Sitting in a crowded Washington jazz club recently, Howard County Councilman David A. Rakes grabbed a waiter to report that a patron at a nearby table was smoking.
"He said, 'Yes, and he has an ashtray,' " Rakes, an east Columbia Democrat said, recalling his surprise at remembering that smoking is allowed in the nation's capital. "It was awful," he said.
Rakes, like other candidates who favored tightening Howard's anti-smoking laws in a Smoke Free Howard County Coalition campaign survey last year, is preparing to move on those promises - including one to stop smoking in all bars and restaurants.
The first step is a bill all five councilmen are sponsoring that would ban giving away sample cigarettes in the county. The bill, also supported by County Executive James N. Robey, was pushed first by west Columbia Democrat Kenneth S. Ulman. It is due for introduction tonight and a vote in March.
"This is the one that would almost be a no-brainer. It's a good test," said Ulman, adding that it's also a good opportunity for a new council to demonstrate bi-partisan agreement.
The next likely item could be more controversial, however - a bill banning smoking in all public places, including county bars and restaurants where tobacco is now allowed in physically separate sections under a decade-old law.
Jordan Naftal, owner of Jordan's Steakhouse in Ellicott City and the president of the county restaurant owners, said his group has discussed a potential change in the law, and while fearing the uncertainties, they know the pattern elsewhere is typically just a temporary business loss.
"It's a mixed thing. We all have guests who want to smoke," he said, noting that his restaurant has a smoking area favored by cigar aficionados. "People want to relax and enjoy themselves. If we can provide that - if it's comfortable for the guests both smoking and nonsmoking, it's a good thing to have," he said.
A majority of the council members agreed that a complete smoking ban - a growing national trend - is desirable, but several worry about damage to existing businesses, as does Robey.
"I'm prepared right now to suggest that all new construction have a full [smoking] ban. I'm in favor of a full ban," said council Chairman Guy Guzzone, a North Laurel-Savage Democrat. "It's a public health issue and an occupational health issue because you're still exposing employees."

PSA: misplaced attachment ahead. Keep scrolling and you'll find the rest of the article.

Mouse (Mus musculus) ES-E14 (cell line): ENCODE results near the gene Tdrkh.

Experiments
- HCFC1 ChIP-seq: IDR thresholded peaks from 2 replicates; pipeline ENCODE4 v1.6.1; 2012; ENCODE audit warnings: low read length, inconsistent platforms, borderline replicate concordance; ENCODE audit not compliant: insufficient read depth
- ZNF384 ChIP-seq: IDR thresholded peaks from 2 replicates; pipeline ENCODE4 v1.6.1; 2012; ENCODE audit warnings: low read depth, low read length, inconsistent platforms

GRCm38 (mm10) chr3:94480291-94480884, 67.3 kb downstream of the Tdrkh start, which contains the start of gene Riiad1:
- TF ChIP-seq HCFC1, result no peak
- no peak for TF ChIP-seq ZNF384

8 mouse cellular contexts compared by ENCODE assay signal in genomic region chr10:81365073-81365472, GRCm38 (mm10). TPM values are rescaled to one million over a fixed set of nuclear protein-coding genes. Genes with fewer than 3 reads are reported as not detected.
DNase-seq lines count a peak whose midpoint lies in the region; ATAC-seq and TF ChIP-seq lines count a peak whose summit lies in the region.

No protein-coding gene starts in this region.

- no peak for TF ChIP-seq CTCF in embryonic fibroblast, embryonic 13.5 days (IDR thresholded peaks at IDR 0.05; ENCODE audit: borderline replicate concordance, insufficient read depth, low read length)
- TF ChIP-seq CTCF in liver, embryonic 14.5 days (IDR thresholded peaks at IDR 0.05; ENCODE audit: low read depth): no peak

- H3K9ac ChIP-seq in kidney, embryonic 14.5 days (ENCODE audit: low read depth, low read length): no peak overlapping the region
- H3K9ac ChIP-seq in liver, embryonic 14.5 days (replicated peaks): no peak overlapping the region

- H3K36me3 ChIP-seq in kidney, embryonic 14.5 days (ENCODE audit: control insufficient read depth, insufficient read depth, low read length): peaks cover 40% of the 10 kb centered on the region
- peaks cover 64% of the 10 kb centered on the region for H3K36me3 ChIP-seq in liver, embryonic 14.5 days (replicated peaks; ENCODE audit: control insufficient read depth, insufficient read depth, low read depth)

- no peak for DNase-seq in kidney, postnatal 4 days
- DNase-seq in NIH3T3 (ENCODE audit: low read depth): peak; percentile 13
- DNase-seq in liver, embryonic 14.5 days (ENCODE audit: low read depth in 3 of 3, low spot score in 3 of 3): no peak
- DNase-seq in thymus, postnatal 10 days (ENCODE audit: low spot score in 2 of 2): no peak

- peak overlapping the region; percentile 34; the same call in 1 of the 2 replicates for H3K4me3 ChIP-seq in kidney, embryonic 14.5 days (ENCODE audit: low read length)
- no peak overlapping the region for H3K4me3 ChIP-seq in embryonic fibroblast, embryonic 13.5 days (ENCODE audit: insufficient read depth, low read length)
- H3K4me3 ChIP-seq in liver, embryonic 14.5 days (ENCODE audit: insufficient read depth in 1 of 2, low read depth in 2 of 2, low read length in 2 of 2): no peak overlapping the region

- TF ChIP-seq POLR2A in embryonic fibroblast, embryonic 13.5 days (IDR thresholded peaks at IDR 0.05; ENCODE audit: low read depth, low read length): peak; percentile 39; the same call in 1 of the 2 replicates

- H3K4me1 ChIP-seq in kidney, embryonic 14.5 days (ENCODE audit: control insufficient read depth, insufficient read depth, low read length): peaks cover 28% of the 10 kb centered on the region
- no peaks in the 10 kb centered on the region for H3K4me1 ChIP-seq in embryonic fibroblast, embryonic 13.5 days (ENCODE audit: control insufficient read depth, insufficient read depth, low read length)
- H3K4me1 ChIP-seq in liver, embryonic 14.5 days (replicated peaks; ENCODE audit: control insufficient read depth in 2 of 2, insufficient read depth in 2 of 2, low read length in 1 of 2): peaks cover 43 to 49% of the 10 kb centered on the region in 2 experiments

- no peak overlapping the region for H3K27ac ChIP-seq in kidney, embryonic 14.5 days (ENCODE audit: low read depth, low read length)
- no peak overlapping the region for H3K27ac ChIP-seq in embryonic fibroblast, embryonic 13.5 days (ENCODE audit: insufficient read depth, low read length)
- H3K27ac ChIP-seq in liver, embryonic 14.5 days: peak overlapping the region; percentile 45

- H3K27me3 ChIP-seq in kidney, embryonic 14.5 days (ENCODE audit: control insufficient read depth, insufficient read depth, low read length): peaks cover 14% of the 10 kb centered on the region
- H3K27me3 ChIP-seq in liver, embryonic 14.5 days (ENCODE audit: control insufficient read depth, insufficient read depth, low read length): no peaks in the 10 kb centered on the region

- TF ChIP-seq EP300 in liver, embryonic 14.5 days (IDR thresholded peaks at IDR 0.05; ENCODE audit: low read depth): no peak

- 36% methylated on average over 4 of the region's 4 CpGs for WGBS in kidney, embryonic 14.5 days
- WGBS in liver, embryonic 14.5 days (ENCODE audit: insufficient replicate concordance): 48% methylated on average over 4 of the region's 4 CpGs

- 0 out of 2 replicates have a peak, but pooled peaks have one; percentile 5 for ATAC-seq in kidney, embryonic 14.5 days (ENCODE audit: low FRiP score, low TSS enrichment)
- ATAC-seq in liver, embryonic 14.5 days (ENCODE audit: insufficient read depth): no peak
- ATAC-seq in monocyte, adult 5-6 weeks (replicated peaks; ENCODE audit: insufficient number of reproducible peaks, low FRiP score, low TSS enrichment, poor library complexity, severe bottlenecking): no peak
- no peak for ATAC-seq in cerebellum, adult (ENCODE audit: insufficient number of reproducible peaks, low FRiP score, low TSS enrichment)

But Guzzone, Rakes, Ulman and Republicans Christopher J. Merdon of Ellicott City and Allan H. Kittleman from the western county are worried about hurting small business owners, and no one is ready to submit a bill - yet.
"I actually enjoy a smoke-free environment," Merdon said, noting, however, that many business owners spent lots of money to abide by the current law.
"Here we are coming around less than 10 years later saying we don't care about what you spent," he said. Kittleman worried about the same thing. "I'm not sure if I would support that or not. Maybe the way it is now is the best way," he said. A provision phasing in the change or exempting existing businesses is being discussed.
But anti-smoking advocates say the health of employees is at stake from second-hand smoke, and they are determined to push forward, though not right away.
"There is no doubt it is going to happen. But this is all down the road," said Glenn Schneider, legislative director for the smoke-free coalition.
"We feel very firmly that you have to educate, rather than legislate," he said. "People have to understand why this is an issue. We'll be going out talking to organizations to get out the word" about the dangers of second-hand smoke, he said, before pushing a bill.
Banning smoking has "no negative effect" on businesses, he said. "The only thing that would be different from now on is that the blue haze would be gone and you'd have healthier employees and happier customers."
More than 2,300 localities in the United States have smoking restrictions, and 118 require completely smoke-free restaurants, according to the American Nonsmokers' Rights Foundation.
Locally, doubts are fewer about stopping the distribution of sample packs of smokes, though the R.J. Reynolds Tobacco Co., which gives out Camel cigarettes at Merriweather Post Pavilion shows in Columbia each summer, opposes such a move.
State comptroller's records show that 451,729 packs of cigarettes were given away last year as samples in Maryland, but David Howard, a Reynolds spokesman, said strict precautions are taken to prevent youths and nonsmokers from getting them.
Schneider said the bill originated from complaints in 2001 about youths receiving cigarettes at Merriweather.
However, Howard said the Camel Casbah booth is strictly regulated and a security guard rigorously checks identifications.
"It gives us the opportunity to get adult smokers of competitive brands to try our brands," he said.